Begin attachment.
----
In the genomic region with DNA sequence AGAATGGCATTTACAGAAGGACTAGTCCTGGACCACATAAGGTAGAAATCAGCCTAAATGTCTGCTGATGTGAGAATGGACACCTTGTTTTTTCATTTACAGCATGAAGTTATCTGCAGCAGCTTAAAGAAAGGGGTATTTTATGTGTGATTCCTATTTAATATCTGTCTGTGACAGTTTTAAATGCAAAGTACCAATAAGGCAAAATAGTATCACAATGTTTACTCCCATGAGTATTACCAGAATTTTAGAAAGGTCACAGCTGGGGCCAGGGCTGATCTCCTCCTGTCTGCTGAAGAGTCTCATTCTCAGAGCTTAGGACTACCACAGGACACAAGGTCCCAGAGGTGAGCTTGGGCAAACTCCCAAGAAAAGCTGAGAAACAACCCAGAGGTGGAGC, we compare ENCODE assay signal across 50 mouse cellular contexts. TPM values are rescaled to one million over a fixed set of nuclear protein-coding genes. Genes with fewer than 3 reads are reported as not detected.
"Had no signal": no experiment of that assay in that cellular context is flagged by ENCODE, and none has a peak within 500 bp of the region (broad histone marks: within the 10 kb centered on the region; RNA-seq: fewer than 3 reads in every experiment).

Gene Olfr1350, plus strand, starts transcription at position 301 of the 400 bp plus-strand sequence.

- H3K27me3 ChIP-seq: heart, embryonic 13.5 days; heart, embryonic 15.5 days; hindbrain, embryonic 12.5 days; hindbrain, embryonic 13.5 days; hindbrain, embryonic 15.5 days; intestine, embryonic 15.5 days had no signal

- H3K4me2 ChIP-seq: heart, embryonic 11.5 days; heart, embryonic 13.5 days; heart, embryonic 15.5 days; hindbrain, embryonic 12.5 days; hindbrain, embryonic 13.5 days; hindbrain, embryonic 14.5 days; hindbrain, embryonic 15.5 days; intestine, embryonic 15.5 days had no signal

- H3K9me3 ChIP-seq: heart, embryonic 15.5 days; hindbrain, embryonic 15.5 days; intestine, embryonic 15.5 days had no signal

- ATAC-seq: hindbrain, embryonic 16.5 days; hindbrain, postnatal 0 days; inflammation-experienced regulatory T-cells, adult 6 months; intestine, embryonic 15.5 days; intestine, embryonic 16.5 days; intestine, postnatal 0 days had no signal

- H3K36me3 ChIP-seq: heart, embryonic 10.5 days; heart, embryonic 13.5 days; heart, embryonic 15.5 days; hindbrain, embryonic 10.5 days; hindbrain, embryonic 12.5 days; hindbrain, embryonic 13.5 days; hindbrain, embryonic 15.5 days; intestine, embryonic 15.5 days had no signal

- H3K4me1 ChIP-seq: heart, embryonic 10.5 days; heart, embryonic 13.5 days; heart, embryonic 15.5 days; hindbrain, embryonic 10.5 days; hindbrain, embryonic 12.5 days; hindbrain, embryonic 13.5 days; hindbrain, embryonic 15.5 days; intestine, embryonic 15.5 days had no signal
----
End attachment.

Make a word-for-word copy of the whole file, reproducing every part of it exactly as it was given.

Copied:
In the genomic region with DNA sequence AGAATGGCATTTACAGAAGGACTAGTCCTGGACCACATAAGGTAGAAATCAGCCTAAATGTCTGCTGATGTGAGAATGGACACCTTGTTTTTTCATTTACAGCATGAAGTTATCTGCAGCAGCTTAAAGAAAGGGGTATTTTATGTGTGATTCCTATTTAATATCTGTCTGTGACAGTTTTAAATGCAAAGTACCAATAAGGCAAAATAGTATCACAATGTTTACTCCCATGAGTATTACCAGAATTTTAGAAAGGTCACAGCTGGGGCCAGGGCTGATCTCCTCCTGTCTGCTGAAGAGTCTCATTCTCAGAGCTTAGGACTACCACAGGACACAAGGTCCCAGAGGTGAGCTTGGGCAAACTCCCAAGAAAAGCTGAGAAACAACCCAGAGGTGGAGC, we compare ENCODE assay signal across 50 mouse cellular contexts. TPM values are rescaled to one million over a fixed set of nuclear protein-coding genes. Genes with fewer than 3 reads are reported as not detected.
"Had no signal": no experiment of that assay in that cellular context is flagged by ENCODE, and none has a peak within 500 bp of the region (broad histone marks: within the 10 kb centered on the region; RNA-seq: fewer than 3 reads in every experiment).

Gene Olfr1350, plus strand, starts transcription at position 301 of the 400 bp plus-strand sequence.

- H3K27me3 ChIP-seq: heart, embryonic 13.5 days; heart, embryonic 15.5 days; hindbrain, embryonic 12.5 days; hindbrain, embryonic 13.5 days; hindbrain, embryonic 15.5 days; intestine, embryonic 15.5 days had no signal

- H3K4me2 ChIP-seq: heart, embryonic 11.5 days; heart, embryonic 13.5 days; heart, embryonic 15.5 days; hindbrain, embryonic 12.5 days; hindbrain, embryonic 13.5 days; hindbrain, embryonic 14.5 days; hindbrain, embryonic 15.5 days; intestine, embryonic 15.5 days had no signal

- H3K9me3 ChIP-seq: heart, embryonic 15.5 days; hindbrain, embryonic 15.5 days; intestine, embryonic 15.5 days had no signal

- ATAC-seq: hindbrain, embryonic 16.5 days; hindbrain, postnatal 0 days; inflammation-experienced regulatory T-cells, adult 6 months; intestine, embryonic 15.5 days; intestine, embryonic 16.5 days; intestine, postnatal 0 days had no signal

- H3K36me3 ChIP-seq: heart, embryonic 10.5 days; heart, embryonic 13.5 days; heart, embryonic 15.5 days; hindbrain, embryonic 10.5 days; hindbrain, embryonic 12.5 days; hindbrain, embryonic 13.5 days; hindbrain, embryonic 15.5 days; intestine, embryonic 15.5 days had no signal

- H3K4me1 ChIP-seq: heart, embryonic 10.5 days; heart, embryonic 13.5 days; heart, embryonic 15.5 days; hindbrain, embryonic 10.5 days; hindbrain, embryonic 12.5 days; hindbrain, embryonic 13.5 days; hindbrain, embryonic 15.5 days; intestine, embryonic 15.5 days had no signal